Milk and Honey: Rupi Kaur

Back to the proper book reviews!

Personally, I don’t usually go for poetry. Perhaps it is left over mental scarring from GCSE English. We did read more Carol Ann Duffy than is healthy. Milk and Honey was recommended by a friend by the tantalising assertion that it was ‘something every girl should keep on her nightstand.’ After having borrowed it I realised that two of my housemates own this book, with one having lent it out as a breakup cure. Obviously it was meant to be.

Milk and Honey is written by Canadian feminist, poet and author, Rupi Kaur. It is split into four sections focusing on hurting, loving, breaking and healing respectively. The poems aim to explore pain in its many formations, whilst also expressing femininity and the sweetness that can be found in all of the darker moments in life. The poems are no longer than a page long and read as I imagine spoken poetry would if somebody wrote it down. This approach works quite well, as each poem hangs independently with poignancy whilst also slotting into the whole.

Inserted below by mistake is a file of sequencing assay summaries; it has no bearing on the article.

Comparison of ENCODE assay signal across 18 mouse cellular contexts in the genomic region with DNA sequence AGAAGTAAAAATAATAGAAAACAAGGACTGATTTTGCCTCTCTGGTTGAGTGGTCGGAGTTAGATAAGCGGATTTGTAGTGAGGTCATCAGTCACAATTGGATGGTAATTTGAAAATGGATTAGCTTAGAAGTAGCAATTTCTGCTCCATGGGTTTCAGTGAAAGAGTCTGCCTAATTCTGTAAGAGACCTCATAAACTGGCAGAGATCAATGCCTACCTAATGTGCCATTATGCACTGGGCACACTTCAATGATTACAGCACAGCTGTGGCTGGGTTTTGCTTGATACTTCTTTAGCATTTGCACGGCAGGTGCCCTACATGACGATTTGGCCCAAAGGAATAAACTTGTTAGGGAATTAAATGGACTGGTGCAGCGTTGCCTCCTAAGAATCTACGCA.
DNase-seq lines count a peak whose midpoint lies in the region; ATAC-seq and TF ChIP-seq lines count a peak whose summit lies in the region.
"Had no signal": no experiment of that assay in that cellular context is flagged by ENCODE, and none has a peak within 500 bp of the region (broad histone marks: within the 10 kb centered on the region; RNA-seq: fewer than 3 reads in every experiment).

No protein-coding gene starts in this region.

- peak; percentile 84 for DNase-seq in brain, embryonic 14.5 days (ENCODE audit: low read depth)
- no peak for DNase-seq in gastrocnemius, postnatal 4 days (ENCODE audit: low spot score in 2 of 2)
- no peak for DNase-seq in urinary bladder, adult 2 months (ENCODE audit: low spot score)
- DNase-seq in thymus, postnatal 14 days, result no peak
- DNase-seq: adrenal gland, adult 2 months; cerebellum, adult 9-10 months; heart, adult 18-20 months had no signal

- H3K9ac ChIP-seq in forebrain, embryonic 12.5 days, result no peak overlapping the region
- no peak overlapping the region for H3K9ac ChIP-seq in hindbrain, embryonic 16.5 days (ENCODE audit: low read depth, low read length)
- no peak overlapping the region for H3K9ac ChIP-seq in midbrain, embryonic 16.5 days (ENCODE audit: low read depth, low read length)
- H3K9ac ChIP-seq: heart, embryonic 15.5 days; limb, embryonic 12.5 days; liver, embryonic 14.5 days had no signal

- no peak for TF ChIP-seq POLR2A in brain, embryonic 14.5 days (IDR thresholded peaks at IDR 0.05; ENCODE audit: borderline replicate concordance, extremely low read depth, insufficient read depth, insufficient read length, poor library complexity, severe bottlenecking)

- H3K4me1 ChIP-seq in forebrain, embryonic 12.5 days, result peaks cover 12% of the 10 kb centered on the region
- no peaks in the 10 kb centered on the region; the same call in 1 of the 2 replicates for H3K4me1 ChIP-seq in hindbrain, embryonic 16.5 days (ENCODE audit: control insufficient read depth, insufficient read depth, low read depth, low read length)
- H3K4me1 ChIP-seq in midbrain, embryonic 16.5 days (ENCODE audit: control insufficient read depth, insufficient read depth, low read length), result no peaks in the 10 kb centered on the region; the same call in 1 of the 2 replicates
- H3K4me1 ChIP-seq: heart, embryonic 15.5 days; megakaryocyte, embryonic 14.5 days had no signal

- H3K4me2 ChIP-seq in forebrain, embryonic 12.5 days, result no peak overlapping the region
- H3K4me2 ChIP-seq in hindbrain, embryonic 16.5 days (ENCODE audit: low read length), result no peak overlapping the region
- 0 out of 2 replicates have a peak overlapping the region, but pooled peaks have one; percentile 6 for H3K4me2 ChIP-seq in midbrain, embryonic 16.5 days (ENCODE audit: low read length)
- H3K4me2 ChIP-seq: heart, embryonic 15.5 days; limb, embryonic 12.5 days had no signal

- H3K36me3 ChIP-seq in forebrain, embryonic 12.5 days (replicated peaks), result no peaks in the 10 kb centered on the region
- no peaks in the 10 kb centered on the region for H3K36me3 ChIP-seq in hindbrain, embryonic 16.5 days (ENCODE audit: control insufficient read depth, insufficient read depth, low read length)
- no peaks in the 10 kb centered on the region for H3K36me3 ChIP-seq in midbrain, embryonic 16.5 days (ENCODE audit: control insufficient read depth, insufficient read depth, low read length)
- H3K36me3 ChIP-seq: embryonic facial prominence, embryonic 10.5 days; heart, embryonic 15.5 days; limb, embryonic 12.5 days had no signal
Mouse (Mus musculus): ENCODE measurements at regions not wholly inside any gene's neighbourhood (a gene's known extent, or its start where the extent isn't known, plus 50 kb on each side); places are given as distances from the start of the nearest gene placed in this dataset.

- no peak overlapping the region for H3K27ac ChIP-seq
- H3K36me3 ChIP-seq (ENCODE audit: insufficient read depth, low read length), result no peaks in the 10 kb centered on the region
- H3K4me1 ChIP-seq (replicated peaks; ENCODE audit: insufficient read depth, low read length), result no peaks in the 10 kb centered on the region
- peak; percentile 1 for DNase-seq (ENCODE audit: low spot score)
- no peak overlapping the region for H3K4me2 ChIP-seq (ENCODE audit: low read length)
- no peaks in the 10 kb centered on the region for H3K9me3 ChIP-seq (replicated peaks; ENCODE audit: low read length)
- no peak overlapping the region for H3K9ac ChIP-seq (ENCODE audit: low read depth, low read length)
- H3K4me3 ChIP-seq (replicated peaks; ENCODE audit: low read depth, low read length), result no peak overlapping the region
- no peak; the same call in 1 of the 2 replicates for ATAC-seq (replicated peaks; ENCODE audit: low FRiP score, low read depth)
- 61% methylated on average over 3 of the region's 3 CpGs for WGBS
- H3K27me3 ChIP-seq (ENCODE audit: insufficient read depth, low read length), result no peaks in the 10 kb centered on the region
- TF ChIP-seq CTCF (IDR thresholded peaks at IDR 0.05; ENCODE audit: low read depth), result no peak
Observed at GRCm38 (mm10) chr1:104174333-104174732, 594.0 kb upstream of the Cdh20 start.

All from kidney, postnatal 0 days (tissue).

I really enjoyed these poems. I read the book twice, which I cannot say I do often. Everybody I know who has read it, has ripped through and gone back for more – which I feel is testament to what Kaur has created. The individual poems are short but sweet, making for a communicable sadness, which is both at once relatable and reassuring. It is OK to be sad, the journey is to accept this.

Wow that got deep.

I am inclined to agree with my friend. Milk and Honey is one of those essentials that everyone should read and every girl should cherish. I would particularly recommend to anyone who needs a pick-me-up: it is a tonic for your soul in paper form.

 

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